I flash forward to ten . . . fifteen . . .  twenty years from now and I can already feel myself aching for this time that will soon be gone.

I want them to stay sweet and innocent and pure. I want to always have energy to run miles and run after them. I want my skin to stay smooth and my hair to stay the color it is now.

And then I remember a friend who will never grow old.

And I remember two of my babies that I don't get to hold anymore. I think of them and all I'm left with is to wonder who they would have become . . . what they would look like now and at five . . . sixteen . . . twenty-five.

I think of a quote I have seen many times:

Do not regret growing older. It is a privilege denied to many.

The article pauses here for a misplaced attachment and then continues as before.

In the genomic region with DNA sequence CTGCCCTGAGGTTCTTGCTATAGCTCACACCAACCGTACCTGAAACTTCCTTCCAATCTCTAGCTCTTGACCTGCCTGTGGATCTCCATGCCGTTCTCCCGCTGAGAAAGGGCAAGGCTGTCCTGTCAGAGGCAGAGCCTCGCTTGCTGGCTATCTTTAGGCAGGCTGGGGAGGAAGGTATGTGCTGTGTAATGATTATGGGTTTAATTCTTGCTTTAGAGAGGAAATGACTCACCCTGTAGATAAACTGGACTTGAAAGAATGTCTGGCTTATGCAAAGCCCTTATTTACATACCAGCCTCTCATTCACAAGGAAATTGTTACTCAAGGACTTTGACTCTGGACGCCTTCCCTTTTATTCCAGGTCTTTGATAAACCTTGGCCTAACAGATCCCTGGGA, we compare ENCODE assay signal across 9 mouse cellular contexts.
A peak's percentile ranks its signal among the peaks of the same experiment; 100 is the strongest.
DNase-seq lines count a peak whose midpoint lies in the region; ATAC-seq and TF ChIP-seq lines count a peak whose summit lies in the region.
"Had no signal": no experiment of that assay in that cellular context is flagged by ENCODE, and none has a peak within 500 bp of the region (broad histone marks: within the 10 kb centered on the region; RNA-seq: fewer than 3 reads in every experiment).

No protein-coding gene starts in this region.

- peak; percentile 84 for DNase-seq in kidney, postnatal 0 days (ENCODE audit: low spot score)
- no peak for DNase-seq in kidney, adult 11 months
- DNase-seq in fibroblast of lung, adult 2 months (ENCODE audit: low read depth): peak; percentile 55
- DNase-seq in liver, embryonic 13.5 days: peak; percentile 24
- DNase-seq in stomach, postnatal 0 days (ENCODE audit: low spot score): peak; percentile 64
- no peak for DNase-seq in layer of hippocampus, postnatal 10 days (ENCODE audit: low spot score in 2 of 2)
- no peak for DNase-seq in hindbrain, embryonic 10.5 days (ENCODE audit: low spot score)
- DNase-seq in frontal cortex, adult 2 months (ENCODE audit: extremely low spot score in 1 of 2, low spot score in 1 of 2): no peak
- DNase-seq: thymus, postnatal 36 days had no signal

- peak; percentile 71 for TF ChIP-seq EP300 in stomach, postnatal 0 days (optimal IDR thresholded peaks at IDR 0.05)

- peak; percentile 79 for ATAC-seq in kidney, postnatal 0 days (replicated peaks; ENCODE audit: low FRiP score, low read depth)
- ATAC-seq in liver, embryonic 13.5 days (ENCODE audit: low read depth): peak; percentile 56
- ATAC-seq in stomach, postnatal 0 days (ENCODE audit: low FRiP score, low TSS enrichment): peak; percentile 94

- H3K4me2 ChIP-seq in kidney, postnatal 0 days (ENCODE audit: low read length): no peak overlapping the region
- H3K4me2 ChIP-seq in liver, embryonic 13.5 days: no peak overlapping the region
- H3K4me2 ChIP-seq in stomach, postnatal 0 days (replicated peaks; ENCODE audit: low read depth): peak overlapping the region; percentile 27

I realize that decreased energy and those lines do not deny me anything. They are proof that I have been given a lot and I have had the privilege to live a lot.

I realize the years spent, the children growing, the creeping lines and the color changing hair is all a gift.

I am not promised tomorrow. I am not promised my next breath. I am not promised that my children will out-live me.

The ever ticking of the clock, the ever changing me and my children are a gift I need to embrace now . . . in this moment.

Those glossy magazines, those reality TV shows that claim to reflect real life are all an illusion. You can't compare yourself or your life to an illusion because an illusion doesn't exist. Years gone by, gray hair, those lines that creep and rest around your eyes and mouth are real. They reflect memories, smiles, laughter and years of loving and living.